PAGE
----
Nothing screams summer more than a music festival full of writhing, sweaty bodies, long lines at the Porta Potty and overpriced beers. It’s also a great reason to load up the car and hit the road to catch some of your favorite bands. With all the choices out there this spring and summer, there’s bound to be a festival somewhere near you so you may not even have to travel that far. Here’s a look at some of this season’s best festivals.
April 14-16 and April 21-23
The desert beckons music fans from across the country — along with those seriously jonesing for a dose of vitamin D — and this year’s dual-weekend delivers headliners Radiohead, Lady Gaga (standing in for Beyonce who cancelled due to her pregnancy) and Kendrick Lamar. As always, it’s the sheer variety of talent that is appealing, and this year’s don’t-miss acts include Bon Iver, Phantogram, D.R.A.M., Thundercat, Lee Fields & The Expressions, Car Seat Headrest and oh, so much more.
April 28-May 7
The best thing about this annual festival is that if you get tired from dancing all day to some of the best rock, pop, jazz and roots acts around — where else can you catch Stevie Wonder, Wilco or the Preservation Hall Jazz band in one spot? — the Big Easy is also a foodie’s paradise that offers everything from chicory coffee and beignets for breakfast to oyster-heavy happy hours or a dinner of hearty gumbo or haute cuisine featuring alligator. And if the music and food aren’t enough, the city offers plenty of other enchantments, from bayou boat rides and historical architecture in the French Quarter to spooky voodoo and cemetery tours.
Now that the dust has settled after Coachella, country music takes over at the esteemed desert venue. This year’s headliners include Dierks Bentley, Shania Twain and Kenny Chesney, but the 3-day event features a host of up-and-comers like Nikki Lane, Margo Price, Anderson East and even TV star Kiefer Sutherland.
Shaky Beats May 5-7 & Shaky Knees May 12-14
These sister festivals cater to the electronic and hip-hop crowd with its beats edition while those wanting to rock should head to the knees weekend. Beats are brought to you by The Chainsmokers, Kaskade and Griz and others; the “knees” axe-slingers include Cage the Elephant, Pixies, The XX, Ryan Adams and more. Naturally, dancing is allowed — if not expected — at each.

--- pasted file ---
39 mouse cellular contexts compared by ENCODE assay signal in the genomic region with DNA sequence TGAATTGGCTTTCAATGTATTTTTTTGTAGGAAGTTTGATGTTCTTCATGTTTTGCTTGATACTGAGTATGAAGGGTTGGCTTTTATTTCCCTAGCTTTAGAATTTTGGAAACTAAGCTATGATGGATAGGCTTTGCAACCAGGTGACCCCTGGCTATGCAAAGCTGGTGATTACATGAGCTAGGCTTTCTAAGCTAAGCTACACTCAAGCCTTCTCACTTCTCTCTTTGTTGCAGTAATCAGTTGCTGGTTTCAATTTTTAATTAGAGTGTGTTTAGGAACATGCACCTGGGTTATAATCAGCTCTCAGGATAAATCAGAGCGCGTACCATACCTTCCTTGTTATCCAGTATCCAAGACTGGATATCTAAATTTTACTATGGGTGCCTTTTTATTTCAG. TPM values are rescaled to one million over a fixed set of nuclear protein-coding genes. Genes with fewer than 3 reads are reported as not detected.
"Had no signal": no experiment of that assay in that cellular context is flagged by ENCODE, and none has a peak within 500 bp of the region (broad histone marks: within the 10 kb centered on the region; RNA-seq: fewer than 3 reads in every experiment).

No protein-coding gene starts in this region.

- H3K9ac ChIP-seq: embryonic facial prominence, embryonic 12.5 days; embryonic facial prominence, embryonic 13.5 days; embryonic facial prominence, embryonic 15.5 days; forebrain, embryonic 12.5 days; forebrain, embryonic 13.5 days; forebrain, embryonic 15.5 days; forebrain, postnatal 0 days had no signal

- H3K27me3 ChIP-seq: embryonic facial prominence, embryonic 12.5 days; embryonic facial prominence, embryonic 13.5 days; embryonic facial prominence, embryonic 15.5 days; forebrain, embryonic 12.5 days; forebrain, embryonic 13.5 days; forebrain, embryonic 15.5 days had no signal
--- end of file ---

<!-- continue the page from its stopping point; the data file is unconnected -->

May 5 – 7
New Orleans may have a lock on creole cooking, but if you’re looking for some finger-licking, lip-smacking barbecue to accompany your concert experience, Memphis is the place to go. And beside catching an eclectic array of acts that range from Soundgarden and Snoop Dogg to Sturgill Simpson, Jill Scott and Ben Harper, you can soak up the city’s musical lineage with tours of Graceland, Sun Studio or the Gibson guitar factory.
May 19 – 21
Gulf Shores, AL
If the desert heat is a bit too much for you, a sunny alternative is this festival on the Gulf Shores in Alabama. This small coastal town has the festival butted up to its sandy beaches, so a dip in the water is just a few steps away from the sweaty masses. At just seven years young, this fest has made a name for itself by hosting a wide array of buzzy acts; this year’s line-up ranges from Major Lazer and twenty one pilots to A$AP Ferg and The Head and The Heart.
May 26 – 28
It’s true that a number of people in the Pacific Northwest spend a fair amount of their time discussing the existence of Bigfoot. Chances aren’t high that you’ll find the mythical hairy beast wandering the grounds of The Gorge Amphitheater where Sasquatch! is held, but chances are high you’ll get your fill of music from the likes of Frank Ocean, MGMT, Chance the Rapper, The Shins, Phantogram, Charles Bradley and more who will guarantee to make it one unforgettable Memorial Day weekend.
New York, NY
Positioned between the Harlem and East Rivers, this urban island offers city dwellers a green escape from the hot city streets. The line-up boasts a mix of styles that just as easily defines the Big Apple with scheduled appearances from Lorde, Danny Brown, Charles Bradley, Michael Kiwanuka, Ron Gallo, Air, Cage the Elephant, Rae Sremmurd and more.